Night is Simply a Shadow

Greta Wrolstad

Paperback Hardcover

72 pages / paperback / $15.00
ISBN-13: 978-1-935635-24-6

72 pages / hardcover / $30.00
ISBN-13: 978-1-935635-28-4

Night is Simply a Shadow is Greta Wrolstad’s long-anticipated first full-length collection. From the expansive opening poem, “Notes on Sea and Shore,” to the final “Fontaine de Vaucluse,” Wrolstad navigates the metaphorical intersection of internal and external landscapes in writing that is lyrically rich, formally buoyant, and constantly inventive. Night is Simply a Shadow represents the work of a poet who promised to be a major talent of her generation.

About Greta Wrolstad

Greta Wrolstad (1981–2005) was born and raised in Corvallis, Oregon. She died from injuries sustained in a car accident. Wrolstad graduated from the Robert D. Clark Honors College at the University of Oregon and attended the University of Montana’s Creative Writing Program, where she served as the poetry editor of CutBank. Among her honors are inclusion in Best New Poets 2007, a scholarship from Fence Books to attend the Summer Literary Seminars in St. Petersburg, Russia, and a 2008 Pushcart Prize for “Flickers of Light Become the Movement of Thousands.” Her poems have appeared in The Canary, Black Warrior Review, A Public Space, Octopus Magazine, and CutBank. In her honor, the University of Montana offers the Greta Wrolstad Travel Award, and the Summer Literary Seminars offers the Greta Wrolstad Scholarship for Young Poets, an annual award given to a female poet under the age of thirty to attend the Summer Literary Seminars in St. Petersburg. In 2010 Tavern Books published her collection Notes on Sea & Shore.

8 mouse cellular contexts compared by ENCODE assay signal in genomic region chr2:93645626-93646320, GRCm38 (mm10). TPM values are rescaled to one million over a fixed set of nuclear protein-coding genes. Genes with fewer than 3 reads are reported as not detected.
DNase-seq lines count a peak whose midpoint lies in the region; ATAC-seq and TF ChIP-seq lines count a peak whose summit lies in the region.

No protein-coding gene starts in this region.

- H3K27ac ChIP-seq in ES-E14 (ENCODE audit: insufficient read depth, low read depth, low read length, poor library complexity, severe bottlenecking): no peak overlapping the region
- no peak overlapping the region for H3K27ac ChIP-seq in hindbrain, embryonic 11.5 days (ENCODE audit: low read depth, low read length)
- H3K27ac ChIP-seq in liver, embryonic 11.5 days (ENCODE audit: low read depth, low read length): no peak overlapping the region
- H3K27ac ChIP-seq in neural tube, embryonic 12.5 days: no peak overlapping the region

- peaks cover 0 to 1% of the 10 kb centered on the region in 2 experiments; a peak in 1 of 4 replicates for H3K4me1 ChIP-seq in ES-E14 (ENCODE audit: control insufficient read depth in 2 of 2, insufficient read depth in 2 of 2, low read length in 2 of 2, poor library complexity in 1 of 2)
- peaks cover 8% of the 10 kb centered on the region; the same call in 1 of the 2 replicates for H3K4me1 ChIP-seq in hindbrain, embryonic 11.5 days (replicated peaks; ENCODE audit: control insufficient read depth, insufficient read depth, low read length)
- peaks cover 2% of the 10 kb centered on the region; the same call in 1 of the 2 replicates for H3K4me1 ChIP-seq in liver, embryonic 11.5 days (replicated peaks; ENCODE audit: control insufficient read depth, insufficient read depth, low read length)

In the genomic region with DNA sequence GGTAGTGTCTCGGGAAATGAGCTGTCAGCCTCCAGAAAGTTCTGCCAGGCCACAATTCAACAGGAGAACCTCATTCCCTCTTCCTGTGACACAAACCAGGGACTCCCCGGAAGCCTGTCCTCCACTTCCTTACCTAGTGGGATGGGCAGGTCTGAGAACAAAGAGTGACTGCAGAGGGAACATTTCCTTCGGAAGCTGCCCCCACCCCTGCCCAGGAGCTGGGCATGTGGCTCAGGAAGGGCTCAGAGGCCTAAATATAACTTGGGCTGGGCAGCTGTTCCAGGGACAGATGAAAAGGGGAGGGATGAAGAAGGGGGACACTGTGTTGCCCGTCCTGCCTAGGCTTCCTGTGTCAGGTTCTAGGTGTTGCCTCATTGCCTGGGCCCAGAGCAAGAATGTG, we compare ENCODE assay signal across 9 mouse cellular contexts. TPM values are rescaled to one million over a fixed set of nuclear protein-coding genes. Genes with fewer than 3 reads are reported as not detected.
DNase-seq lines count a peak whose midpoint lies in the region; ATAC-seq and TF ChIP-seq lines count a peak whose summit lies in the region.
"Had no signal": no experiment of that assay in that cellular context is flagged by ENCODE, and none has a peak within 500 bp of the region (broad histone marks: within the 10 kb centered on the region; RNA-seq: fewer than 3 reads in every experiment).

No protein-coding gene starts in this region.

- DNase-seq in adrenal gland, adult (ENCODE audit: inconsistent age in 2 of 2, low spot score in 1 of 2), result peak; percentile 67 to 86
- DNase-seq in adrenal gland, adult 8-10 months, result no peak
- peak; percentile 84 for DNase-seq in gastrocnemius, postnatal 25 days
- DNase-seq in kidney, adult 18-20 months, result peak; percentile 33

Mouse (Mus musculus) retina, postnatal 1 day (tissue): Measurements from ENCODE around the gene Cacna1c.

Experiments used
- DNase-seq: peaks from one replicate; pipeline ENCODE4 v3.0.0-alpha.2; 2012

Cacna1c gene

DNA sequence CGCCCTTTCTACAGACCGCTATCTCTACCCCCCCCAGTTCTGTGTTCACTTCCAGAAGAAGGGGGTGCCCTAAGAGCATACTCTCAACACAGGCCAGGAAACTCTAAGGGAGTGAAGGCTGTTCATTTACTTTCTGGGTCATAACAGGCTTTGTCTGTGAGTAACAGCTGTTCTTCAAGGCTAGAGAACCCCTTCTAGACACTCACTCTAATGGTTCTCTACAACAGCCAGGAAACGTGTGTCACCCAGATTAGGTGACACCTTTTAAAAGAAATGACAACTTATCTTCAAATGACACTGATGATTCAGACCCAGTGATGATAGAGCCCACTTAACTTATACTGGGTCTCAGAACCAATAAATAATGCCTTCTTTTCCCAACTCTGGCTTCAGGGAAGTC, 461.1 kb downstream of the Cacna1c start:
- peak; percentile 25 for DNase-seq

"Wrolstad’s work has, at its core, an elemental need: to locate what is human within otherworldly and inhuman landscapes. A deep, radiant light carries towards us when we least expect it. Below every surface is a weightless interior, a sometimes-terrible liquid suspension, and her gift is to be able to picture, again and again, how we branch and connect—how we might emerge whole. "
— Joanna Klink, in praise of Notes on Sea & Shore